Water pressure tanks are not cheap. So do you really need to replace yours?
It’s not that old, is it? It’s still good, isn’t it?
If you have to ask, the odds are very good that it’s replacement time.
Sure, it has done a great job on your well or lake water over the years, but now it has probably got some mold on the outside and its days are numbered. At the same time, you may have cast iron fittings that are rusting and likely restricting your water flow.
The answer then is, YES, you should replace yours now BEFORE it fails, rusts through and leaks. Because, if that happens when you’re at work, out of town, or in bed sleeping, you’ll have quite the mess on your hands!
So, today, we’ll walk you through how to replace your pressure tank.
How Do I Know When My Pressure Tank is Too Old?
We know what you are thinking. You would love to squeeze a few more years out of the tank and just replace that rusty “T” pack, and not the tank itself.
It’s important to know that the life expectancy of a pressure tank is about 10 -15 years.
Not sure how old yours is? Check the serial number:
- For example, our serial number is 204-97-088.
- That means it was made on the 204th day of 1997.
- That’s 25 years old. Even if it’s still working, it’s on borrowed time.
- Replace ASAP before you have a problem.
The good news is that you can just replace it with a new pressure tank that is roughly the same size. You can also get one with a Neoprene jacket to keep it from getting sweaty and moldy. Most importantly, your new “T pack” will be brass so it won’t rust away like the old one.
Can I Replace My Pressure Tank on My Own?
We would classify this as a fairly advanced DIY project. If you have some experience working with electrical and plumbing systems, you should be able to do it. But, if you’re not experienced in either of those areas, this might not be for you.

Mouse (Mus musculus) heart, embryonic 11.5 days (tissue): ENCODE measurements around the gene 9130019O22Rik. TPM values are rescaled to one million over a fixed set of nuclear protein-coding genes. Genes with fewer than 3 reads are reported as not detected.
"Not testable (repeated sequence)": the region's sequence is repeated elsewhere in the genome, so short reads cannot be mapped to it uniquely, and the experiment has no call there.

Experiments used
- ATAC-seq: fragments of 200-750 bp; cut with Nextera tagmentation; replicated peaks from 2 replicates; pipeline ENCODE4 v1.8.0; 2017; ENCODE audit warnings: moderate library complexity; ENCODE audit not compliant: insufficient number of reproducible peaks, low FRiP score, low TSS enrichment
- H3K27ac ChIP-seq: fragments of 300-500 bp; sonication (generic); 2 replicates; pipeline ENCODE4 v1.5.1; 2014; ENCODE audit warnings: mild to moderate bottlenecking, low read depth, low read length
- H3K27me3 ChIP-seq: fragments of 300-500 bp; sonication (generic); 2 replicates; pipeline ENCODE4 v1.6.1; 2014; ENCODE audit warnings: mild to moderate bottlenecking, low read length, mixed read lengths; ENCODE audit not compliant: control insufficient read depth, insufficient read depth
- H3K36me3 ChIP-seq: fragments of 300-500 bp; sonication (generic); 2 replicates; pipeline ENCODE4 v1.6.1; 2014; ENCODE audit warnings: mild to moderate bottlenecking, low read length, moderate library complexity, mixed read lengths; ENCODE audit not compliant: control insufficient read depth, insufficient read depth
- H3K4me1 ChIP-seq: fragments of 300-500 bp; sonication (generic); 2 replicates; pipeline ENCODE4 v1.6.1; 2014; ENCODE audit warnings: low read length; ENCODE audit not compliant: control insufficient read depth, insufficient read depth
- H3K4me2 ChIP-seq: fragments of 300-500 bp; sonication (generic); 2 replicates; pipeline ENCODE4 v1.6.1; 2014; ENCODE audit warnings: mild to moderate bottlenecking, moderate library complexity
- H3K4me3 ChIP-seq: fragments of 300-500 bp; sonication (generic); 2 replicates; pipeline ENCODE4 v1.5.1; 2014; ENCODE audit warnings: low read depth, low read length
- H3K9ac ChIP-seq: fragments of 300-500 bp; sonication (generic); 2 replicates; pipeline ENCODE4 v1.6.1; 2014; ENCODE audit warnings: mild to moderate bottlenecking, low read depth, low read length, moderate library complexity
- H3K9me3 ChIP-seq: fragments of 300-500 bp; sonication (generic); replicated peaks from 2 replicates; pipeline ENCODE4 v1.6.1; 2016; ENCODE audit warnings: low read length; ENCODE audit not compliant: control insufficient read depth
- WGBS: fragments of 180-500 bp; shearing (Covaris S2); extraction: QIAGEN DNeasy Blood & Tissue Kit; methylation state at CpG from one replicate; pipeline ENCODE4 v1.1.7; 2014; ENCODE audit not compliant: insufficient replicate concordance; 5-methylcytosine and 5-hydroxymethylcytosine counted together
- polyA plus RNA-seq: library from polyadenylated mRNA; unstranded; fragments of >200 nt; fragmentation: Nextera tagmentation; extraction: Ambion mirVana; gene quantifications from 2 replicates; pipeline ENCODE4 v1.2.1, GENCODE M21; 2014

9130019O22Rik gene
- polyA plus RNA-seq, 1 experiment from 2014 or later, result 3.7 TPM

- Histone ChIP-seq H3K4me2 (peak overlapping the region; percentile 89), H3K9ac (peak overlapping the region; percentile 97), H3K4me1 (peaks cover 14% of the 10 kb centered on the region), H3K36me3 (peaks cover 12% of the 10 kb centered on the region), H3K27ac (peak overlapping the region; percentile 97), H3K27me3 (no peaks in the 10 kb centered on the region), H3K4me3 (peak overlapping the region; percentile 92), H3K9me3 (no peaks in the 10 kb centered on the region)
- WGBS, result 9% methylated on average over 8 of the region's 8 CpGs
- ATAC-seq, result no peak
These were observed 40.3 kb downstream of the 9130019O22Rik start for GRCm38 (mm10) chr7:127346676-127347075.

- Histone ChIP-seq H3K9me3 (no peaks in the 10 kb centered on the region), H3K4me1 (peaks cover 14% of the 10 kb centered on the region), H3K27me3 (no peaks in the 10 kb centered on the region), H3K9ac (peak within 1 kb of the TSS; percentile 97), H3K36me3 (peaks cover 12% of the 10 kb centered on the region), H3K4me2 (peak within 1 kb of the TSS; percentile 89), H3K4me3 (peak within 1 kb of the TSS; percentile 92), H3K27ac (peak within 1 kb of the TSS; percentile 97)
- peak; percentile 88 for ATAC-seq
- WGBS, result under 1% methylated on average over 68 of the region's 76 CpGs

Watch this video for a full walk-thru and see if this is something you want to tackle alone. It could very well be! But it’s best to be safe.
If you're confident about getting started with the DIY replacement process, please follow the steps below.
DIY: How to Replace the Pressure Tank at Your Home or Cottage
Once again, if you need visual cues, be sure to watch the video above.
Here are the steps you will need to follow:
Step 1 - Turn off the Water Supply
Before you do anything else, ensure your water and electrical systems are turned off at the well. It's best to shut off the circuit breaker for the pump.
Step 2 - Drain the Tank
This can be done using a hose and an old bucket. It may take between 5-20 minutes, depending on how much water is in the system. Or, you can drain it into a sump pump if you have one nearby.
Step 3 - Remove the Old Tank
Remove the cap from the pressure switch, and disconnect the wires. It’s a good idea to take a picture of the wires before disconnecting so you can reconnect them correctly. Other people like to label them with masking tape.
Once disconnected, remove the plumbing connections to the “T” pack.
Remove and scrap the old tank. When taking the old “T” pack apart, take a second to see how clogged the old cast iron fittings have become. Yuck!
Step 4 - Fit the New Tank
You will want to use a new brass “T” pack, assembled using Teflon tape and plumbers grease. Assemble and install the new pressure switch and gauge to the new tank using Teflon tape. Make sure to wrap the tape around in the same direction that the screw will turn, so that the tape won't be peeled off while re-attaching.
Now, put the new tank into position, and join the fittings back together, so that the tank is once more connected to the water pump.
Reconnect the wires at the pressure switch.
Once the pipes are sealed back together, and the switch is reattached, then you can turn on the water supply, check for leaks, and check that the pump is working.
Is it Time For a New Pressure Tank for Your Family?
Ready to find the best unit for your family? Visit us at waterestore.ca.